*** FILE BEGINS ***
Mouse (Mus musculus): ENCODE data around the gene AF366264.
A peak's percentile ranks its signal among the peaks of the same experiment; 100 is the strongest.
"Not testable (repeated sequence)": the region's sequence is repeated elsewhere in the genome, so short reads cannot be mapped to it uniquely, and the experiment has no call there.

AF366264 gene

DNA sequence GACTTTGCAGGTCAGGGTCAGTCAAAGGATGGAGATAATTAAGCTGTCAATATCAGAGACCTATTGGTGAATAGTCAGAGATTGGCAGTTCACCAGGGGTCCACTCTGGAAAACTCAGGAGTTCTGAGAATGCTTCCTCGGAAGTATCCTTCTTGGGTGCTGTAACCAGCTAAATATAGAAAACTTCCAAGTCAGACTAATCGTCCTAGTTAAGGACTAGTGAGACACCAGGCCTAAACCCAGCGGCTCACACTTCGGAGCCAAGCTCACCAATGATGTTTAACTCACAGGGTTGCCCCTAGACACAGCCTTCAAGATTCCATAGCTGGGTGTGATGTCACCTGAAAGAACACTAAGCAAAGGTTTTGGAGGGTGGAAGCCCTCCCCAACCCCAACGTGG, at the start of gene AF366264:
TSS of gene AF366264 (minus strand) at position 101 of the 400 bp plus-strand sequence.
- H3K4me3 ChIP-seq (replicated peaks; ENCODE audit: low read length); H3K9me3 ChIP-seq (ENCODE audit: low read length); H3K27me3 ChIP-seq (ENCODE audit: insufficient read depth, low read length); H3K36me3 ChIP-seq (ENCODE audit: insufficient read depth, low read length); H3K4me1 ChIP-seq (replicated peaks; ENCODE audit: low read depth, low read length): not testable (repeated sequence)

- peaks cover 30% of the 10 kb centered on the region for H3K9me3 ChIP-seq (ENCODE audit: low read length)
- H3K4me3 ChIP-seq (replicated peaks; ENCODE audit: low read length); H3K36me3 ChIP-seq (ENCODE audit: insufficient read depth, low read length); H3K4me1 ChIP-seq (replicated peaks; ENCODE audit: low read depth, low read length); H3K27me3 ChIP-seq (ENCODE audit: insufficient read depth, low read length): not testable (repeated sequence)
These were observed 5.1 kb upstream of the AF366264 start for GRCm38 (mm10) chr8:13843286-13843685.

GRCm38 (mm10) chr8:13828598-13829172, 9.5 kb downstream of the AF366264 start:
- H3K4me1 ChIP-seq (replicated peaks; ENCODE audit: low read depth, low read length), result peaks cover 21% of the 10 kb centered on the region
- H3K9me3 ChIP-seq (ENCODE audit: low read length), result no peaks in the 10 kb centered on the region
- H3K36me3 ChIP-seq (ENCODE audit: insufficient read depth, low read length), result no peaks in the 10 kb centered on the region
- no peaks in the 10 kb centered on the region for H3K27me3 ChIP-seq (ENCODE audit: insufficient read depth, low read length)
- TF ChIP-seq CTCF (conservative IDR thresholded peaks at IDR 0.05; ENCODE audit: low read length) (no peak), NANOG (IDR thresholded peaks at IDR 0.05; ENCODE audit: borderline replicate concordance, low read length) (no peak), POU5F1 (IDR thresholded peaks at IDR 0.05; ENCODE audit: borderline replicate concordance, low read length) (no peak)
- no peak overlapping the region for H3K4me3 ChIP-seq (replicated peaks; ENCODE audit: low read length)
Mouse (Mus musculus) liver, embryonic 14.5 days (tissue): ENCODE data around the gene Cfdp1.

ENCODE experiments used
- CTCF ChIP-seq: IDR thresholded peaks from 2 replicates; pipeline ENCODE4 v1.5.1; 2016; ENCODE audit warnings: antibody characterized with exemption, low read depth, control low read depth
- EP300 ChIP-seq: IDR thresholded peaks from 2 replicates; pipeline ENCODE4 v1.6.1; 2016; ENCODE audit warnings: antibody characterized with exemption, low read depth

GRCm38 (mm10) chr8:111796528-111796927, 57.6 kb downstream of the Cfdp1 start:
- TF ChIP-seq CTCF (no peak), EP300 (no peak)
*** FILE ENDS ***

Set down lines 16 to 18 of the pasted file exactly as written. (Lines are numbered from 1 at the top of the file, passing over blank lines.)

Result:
- TF ChIP-seq CTCF (conservative IDR thresholded peaks at IDR 0.05; ENCODE audit: low read length) (no peak), NANOG (IDR thresholded peaks at IDR 0.05; ENCODE audit: borderline replicate concordance, low read length) (no peak), POU5F1 (IDR thresholded peaks at IDR 0.05; ENCODE audit: borderline replicate concordance, low read length) (no peak)
- no peak overlapping the region for H3K4me3 ChIP-seq (replicated peaks; ENCODE audit: low read length)
Mouse (Mus musculus) liver, embryonic 14.5 days (tissue): ENCODE data around the gene Cfdp1.